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Ozark Gateway Tourist Council Banquet a Success

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The Ozark Gateway Tourist Council (OGTC) held their annual banquet April 25 at The Studio in Walnut Ridge.
According to Executive Director Cathy Drew, each year, the OGTC rotates locations in order to give those attending an opportunity to see areas they may not have visited previously.

“Last year we held it in Izard County in Horseshoe Bend and the year before it was in Batesville. This is just another way we can help recognize the beautiful areas and diversity of our eight county Ozark Gateway region,” Drew said.

This year, the featured speak was Sarah Heer, co-owner and founder of Arkie Travels.

“You may have seen Sarah and her husband Paul out and about filming the Ozark Gateway and might have even met them. You might have also seen some of their videos, they do a great job filming and finding the hidden gems throughout Arkansas and sharing them with the world,” Drew said. “They’ve spent the last year focusing on the Ozark Gateway.”

Heer used her time to encourage those attending to focus on the region, to get out and share their experiences and how doing that in her own life, turned into a business for herself and her family.

Heer said what had initially started out as a recreational trip, soon turned into something much bigger, especially as the pandemic took hold of the world.

“I had made some posts on my own page and people started messing me for a link and asking about where this place was. We decided we needed to start a page just four our travel, but back then, influences didn’t really exist,” Heer said. “Covid [in 2020] was actually a really great year for us, I know it’s hard to say, because I know it was not a great year for a lot of people. We visited all 52 Arkansas state parks in one year and we filmed them all, and it blew up our channels. People had never thought of doing this as a challenge first of all and then taking and doing one for every year. The parks never shut down so that was something we could do.”

It wasn’t long until Sarah and Paul started getting messages from followers thanking them for their new project, expressing how the concept had encouraged them to be outside more and how mental and emotional health was being improved.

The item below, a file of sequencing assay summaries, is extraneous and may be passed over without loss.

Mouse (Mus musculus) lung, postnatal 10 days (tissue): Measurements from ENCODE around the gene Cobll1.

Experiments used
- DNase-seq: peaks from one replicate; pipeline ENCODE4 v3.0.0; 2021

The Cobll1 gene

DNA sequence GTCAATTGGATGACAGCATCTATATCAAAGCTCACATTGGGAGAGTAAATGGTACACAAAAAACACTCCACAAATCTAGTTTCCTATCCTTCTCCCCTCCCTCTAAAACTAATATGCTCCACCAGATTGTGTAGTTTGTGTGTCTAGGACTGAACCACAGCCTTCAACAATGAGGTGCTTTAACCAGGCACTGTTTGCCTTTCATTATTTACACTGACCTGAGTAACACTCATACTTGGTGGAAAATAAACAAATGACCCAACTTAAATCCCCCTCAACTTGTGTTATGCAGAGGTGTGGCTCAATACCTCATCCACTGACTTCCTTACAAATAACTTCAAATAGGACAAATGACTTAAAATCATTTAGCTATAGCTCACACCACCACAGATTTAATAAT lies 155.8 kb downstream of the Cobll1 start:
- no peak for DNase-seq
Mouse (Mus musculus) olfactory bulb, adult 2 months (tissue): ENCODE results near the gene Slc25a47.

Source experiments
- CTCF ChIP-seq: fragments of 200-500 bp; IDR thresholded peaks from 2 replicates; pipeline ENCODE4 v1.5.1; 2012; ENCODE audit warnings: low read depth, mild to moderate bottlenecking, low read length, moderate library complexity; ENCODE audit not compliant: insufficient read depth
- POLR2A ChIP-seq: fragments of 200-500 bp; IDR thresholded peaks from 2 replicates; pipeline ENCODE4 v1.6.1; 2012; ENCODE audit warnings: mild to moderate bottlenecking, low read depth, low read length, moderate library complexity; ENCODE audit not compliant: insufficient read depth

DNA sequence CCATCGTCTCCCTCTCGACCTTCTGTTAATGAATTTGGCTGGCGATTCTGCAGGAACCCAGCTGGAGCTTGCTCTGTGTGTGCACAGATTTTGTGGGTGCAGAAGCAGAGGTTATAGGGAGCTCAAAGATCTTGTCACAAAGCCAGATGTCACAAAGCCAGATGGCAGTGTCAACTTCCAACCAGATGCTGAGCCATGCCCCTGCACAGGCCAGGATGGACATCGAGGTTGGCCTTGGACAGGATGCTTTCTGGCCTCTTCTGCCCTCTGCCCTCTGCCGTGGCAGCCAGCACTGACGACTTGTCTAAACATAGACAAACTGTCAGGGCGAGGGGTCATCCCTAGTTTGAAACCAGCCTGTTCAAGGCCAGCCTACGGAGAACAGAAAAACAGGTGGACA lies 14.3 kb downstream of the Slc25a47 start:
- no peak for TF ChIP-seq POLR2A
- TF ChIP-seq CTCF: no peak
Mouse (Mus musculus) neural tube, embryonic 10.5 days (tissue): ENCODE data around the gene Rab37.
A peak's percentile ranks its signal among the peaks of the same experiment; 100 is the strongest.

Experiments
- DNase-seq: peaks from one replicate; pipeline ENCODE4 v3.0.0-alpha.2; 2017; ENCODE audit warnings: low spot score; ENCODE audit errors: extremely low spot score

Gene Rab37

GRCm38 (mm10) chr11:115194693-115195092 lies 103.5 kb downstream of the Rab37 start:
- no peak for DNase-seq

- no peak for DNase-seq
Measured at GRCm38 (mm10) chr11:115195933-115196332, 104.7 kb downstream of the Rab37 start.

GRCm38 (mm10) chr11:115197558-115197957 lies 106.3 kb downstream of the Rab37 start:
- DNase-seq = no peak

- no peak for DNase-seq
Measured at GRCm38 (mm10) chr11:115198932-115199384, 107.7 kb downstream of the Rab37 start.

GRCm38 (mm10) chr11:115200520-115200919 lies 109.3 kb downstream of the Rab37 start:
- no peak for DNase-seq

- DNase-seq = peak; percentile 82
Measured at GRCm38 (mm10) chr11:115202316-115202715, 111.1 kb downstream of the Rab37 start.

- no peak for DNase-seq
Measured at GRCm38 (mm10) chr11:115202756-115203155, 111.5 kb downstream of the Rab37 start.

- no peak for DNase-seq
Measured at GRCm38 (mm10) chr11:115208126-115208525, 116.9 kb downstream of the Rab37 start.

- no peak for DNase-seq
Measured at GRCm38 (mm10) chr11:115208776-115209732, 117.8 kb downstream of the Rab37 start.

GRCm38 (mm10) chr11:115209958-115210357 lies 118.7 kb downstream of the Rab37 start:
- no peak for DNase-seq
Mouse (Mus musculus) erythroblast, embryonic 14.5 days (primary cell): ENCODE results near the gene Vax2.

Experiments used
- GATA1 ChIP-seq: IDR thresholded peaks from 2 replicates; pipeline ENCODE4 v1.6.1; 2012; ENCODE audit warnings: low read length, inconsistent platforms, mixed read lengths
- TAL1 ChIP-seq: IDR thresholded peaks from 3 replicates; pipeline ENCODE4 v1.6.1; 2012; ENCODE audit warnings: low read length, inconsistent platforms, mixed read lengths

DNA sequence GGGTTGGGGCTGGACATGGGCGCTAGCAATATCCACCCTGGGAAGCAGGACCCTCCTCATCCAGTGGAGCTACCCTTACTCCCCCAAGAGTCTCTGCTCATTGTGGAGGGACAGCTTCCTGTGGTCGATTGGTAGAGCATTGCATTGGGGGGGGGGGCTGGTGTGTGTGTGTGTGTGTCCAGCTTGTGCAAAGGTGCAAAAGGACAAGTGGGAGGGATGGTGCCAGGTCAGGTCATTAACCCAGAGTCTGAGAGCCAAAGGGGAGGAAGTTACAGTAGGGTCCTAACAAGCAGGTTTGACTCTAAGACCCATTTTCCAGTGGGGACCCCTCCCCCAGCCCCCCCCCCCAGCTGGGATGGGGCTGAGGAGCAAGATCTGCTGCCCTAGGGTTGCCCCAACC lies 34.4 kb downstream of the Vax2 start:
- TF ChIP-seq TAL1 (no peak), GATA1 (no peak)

“Just to get those messages wow! It took it to the next level of this was way more than just a hobby. This is something truly special we were able to do for the people of our state and it was just incredible,” Heer said.

For the last 12 months, Heer said she and Paul had spent the majority of their time experiencing the Ozark Gateway.

“What y’all have here is truly special. As an outsider that does not live in this area, getting to come in and experience things, go to the festivals… we started exploring and we recognized it is so special with the diversity and the landscape, the rivers and amazing things. One special thing was the Batesville Christmas Wonderland and the Cave City Watermelon Festival was huge for us.”

Heer encouraged those in attendance to take note of what is unique about their area and use that as leverage.

One example she used was with Walnut Ridge and the familiar story of when the Beatles landed at the airport. Heer said although it may be familiar to those who reside there, the story is new and exciting to others who might hear it and come to visit the area.

Heer shared suggestions that were universal solutions to an all too common problem of much work and few hands. She offered outside the box solutions.

“We’re surrounded by college and high school students. Don’t think you have to worry about this stress of getting the word out by yourself because there are so many people you’re surrounded by that can step in for – an internship, community service or credit hours to be able to make these video’s, take those photos and make these things so you’re not trying to do it all by yourself.”

Heer said seven second clips were prime and when paired with audio, made for attractive attention getters.

“What you want to think about when you make a video is it sellable and is it shareable . Is it something someone can share with their friends, family or loved ones. Think about that. Is it saleable, shareable and is it something you would want to see,” Heer said.

A new video showing some of the highlights of the area was also premiered during the banquet and is now available for viewing on the OGTC Facebook Page, as well as the Arkie Travels page.

The Tom Biggs Award, named after the late Tom Biggs, a Sharp County native who retired in Batesville. Tom sold over 100 memberships in Independence County, and then traveled to other counties to help with their sales each year. OGT honors his memory with the annual “Tom Biggs Award” for outstanding service to tourism. This year’s Tom Biggs Award was presented to Jonathan Rhodes of Cherokee Village.

The President’s award which was presented to The Nomads.

The Member of the Year, which is given to a member who has gone above in beyond promoting their business was presented to Calico Riverview Inn.

“The owners are two women that have made many improvements to their Inn located in Calico Rock. they’ve worked tirelessly to make it happen,” Drew said.

Partner in Tourism were presented to: Bank of Cave City, First Community Bank,  KFFB, North Arkansas Electric Cooperative, Cherry Road Media, Future Fuel, and White River Now.
Heather Pedersen

Heather Pedersen (125)

“Love is never wasted, for its value does not rest upon reciprocity.” -C.S. Lewis

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